Do I Have to Fly to-or-from Canada for Montreal Convention Benefits?

Montreal Convention

If any part of the injured traveler’s trip included an international component, then the Montreal Convention for International Air Travel may apply. This means there are special procedures, potential limits on recovery, and the need to file in federal court.

To read more on the Montreal Convention, the Abrams Landau Airline Injury site has many resources.

The Montreal Convention, established in 1999, is an international treaty that protects international air passengers by establishing airline liability in cases of passenger death or injury. Over 100 countries have agreed to its terms, covering most international flights. The airlines benefit from greater certainty regarding the rules governing their liability across their international route networks. Since laws vary from country to country regarding negligently inflicted injury and reimbursement, the treaty was formulated to provide predictability to the international airline industry. By having a standardized set of rules, air carriers can better predict and insure against their exposure to losses during international travel. Under the Montreal Convention, air carriers are strictly liable for proven damages up to $128,821 Special Drawing Rights (SDR), a mix of currency values established by the International Monetary Fund (IMF), which is roughly equivalent to US $175,000.

The Montreal Convention generally applies to the entire itinerary, even if there are multiple stops, as long as the travel is between signatory countries. In other words, the treaty applies even if your client was injured while traveling from Washington Reagan National Airport to Los Angeles Airport before continuing on to Sydney, Australia. Abrams Landau receives calls from injured passengers who were hurt during the domestic leg of their trip but are still covered under the protection of the Montreal Convention.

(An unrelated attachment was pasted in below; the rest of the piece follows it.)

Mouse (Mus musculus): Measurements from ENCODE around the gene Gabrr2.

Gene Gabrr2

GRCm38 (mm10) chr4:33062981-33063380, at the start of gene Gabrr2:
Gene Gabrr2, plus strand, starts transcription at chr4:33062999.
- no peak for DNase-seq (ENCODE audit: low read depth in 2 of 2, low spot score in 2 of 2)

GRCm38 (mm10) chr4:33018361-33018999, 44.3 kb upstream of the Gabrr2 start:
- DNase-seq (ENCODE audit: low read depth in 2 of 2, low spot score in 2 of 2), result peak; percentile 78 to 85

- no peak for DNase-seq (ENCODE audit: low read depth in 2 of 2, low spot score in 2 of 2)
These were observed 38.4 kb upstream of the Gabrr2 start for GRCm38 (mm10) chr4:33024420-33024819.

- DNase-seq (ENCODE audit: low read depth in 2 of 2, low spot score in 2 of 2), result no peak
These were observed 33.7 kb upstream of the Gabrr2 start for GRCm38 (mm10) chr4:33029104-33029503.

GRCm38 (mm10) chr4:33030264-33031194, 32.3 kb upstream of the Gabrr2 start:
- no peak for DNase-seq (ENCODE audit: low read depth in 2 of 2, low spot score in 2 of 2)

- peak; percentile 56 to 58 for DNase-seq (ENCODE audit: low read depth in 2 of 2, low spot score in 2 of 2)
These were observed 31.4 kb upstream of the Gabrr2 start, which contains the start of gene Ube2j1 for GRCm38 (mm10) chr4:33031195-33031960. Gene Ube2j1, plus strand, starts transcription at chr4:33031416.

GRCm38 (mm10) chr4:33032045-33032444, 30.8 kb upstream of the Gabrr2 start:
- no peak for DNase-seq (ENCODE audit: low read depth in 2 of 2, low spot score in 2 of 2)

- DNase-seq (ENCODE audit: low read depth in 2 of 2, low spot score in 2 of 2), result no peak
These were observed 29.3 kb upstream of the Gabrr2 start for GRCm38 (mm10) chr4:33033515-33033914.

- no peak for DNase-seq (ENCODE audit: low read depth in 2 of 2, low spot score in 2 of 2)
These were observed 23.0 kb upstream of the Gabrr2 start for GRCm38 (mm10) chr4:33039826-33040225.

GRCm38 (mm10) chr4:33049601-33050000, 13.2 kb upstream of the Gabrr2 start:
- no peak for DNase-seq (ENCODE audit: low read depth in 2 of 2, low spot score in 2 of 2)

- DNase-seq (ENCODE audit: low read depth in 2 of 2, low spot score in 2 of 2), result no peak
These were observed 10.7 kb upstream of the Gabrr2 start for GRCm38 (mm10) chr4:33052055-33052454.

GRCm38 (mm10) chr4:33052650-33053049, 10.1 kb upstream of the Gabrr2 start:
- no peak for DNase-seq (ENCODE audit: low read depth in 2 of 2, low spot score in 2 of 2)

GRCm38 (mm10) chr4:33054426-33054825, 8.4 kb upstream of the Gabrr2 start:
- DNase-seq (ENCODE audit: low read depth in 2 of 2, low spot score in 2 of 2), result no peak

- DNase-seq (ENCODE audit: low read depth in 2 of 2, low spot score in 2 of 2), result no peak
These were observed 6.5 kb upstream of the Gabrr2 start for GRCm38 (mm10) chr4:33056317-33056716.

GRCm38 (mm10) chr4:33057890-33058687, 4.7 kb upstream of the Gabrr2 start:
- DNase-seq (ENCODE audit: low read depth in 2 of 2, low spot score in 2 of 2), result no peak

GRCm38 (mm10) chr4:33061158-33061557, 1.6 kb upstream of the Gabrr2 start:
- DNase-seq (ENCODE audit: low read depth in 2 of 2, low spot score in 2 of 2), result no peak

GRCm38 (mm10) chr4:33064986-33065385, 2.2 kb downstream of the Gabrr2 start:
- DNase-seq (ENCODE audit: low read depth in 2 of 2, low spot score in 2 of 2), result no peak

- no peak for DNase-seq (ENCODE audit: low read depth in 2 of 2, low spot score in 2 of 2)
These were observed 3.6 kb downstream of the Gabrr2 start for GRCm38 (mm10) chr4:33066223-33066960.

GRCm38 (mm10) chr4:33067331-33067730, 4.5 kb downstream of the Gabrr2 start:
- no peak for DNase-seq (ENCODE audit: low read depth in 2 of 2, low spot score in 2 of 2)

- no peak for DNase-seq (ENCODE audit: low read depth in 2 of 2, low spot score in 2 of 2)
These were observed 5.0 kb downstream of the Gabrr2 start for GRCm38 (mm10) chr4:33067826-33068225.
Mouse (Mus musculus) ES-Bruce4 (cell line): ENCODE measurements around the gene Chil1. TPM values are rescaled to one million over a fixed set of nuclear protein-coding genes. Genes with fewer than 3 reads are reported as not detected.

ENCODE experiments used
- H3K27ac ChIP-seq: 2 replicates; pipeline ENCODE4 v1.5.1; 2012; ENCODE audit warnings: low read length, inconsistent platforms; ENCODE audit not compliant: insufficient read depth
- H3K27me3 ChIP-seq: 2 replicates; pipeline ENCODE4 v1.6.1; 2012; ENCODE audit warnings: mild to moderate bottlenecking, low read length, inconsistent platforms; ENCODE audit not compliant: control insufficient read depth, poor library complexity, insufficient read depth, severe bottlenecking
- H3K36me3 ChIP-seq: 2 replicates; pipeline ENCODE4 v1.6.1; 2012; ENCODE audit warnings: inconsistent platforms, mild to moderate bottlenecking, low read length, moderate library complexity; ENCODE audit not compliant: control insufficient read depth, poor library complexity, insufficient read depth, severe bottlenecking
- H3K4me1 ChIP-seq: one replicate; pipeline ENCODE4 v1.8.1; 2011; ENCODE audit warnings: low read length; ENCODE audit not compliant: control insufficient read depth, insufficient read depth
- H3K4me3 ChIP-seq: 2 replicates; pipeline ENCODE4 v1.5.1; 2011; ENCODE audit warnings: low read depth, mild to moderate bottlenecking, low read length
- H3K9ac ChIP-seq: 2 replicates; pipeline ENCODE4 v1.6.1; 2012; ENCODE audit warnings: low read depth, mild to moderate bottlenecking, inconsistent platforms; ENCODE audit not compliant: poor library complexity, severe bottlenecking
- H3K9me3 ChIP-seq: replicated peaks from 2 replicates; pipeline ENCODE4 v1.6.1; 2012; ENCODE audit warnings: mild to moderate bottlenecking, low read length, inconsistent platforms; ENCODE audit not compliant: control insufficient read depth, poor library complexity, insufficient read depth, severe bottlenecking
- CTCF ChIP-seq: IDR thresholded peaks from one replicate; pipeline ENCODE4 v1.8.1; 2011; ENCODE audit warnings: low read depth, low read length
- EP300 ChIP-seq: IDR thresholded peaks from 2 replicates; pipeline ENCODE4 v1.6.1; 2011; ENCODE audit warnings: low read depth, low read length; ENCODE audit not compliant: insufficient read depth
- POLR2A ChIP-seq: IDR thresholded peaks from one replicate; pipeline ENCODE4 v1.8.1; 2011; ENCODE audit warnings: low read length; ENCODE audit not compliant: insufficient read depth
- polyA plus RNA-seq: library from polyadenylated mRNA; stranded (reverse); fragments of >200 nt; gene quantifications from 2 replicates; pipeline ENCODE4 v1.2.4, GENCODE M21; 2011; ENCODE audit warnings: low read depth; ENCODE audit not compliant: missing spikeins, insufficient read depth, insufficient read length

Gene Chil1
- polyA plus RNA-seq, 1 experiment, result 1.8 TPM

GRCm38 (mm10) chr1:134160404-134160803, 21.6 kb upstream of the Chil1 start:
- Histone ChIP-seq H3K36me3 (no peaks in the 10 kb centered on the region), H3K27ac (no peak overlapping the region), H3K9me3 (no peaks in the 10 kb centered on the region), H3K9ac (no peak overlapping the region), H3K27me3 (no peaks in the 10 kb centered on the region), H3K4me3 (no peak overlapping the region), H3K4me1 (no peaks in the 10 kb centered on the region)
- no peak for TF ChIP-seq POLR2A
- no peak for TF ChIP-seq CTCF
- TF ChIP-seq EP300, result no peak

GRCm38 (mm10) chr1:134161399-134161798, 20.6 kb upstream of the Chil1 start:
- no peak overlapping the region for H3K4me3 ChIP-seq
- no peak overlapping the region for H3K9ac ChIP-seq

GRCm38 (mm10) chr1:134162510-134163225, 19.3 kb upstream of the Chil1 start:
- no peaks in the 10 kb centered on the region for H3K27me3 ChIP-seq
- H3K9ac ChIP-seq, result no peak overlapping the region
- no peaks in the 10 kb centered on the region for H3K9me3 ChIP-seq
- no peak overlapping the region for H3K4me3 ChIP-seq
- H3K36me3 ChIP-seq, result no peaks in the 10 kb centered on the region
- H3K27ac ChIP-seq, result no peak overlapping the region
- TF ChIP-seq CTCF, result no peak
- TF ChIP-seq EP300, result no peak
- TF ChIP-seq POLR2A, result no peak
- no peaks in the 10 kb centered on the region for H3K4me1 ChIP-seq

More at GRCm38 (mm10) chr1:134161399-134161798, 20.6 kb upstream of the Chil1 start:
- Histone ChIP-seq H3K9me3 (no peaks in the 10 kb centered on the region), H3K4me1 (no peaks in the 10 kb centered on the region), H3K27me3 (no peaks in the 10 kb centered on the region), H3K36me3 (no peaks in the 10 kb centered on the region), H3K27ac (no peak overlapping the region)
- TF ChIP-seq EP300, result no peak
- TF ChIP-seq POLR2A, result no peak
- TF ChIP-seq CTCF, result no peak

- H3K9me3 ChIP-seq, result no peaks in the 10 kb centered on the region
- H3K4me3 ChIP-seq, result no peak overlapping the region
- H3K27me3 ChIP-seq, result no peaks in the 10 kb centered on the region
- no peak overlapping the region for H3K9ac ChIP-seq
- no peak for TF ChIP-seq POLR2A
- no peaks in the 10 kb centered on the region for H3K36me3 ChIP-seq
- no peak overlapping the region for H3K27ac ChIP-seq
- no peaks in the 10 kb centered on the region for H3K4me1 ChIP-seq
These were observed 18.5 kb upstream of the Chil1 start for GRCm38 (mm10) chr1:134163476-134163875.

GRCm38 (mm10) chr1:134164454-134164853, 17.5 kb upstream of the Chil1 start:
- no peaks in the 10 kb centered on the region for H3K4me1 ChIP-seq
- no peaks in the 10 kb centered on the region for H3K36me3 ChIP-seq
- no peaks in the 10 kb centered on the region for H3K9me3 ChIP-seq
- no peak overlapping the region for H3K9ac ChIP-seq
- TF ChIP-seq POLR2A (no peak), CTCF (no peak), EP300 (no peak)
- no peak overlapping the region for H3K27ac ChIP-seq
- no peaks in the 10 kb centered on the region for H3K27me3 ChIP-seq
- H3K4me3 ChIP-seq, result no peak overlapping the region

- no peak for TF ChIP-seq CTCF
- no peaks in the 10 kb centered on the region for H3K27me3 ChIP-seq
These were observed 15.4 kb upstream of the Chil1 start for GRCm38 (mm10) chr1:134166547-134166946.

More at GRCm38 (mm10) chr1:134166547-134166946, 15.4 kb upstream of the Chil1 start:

Once an accident is proven, the airline is liable up to the amount specified in the treaty. For injuries that exceed this amount, the airline can attempt to avoid liability by proving that the accident was not caused by its negligence or that the incident was caused solely by the passenger or a third party not under the airline’s control.

To have a successful claim under the Montreal Convention, the passenger must prove:

  • A. that the injury or death resulted from an “accident,” AND
  • B. that the accident took place on board the aircraft OR
  • C. “in the course of any of the operations of embarking or disembarking.”
The Montreal Convention was established to be a universal treaty. It does not apply to purely domestic travel but if there are international parts in your itinerary, you may be covered.

In the 1985 United States Supreme Court case of Air France vs. Saks, 470 U.S. 392 (1985) the high court defined “accident” under the Montreal Convention as “an unexpected or unusual event or happening that is external to the passenger.” Because this definition is less than crystal clear, the courts have broadly defined the Treaty’s coverage to include: Aircraft hijackings, passengers assaulting each other failure by an airline to provide proper medical attention to an ill passenger on an international flight. However, self-inflicted harm, intoxication, and drug overdose may not satisfy the requirements of an “accident in the air.”

If you or someone you know has been injured on board an aircraft, on the runway getting on or off a jet, while on an international travel itinerary, or at the airport terminal, and there are questions about a passenger’s legal rights, please do not hesitate to contact us at 703–796–9055, or email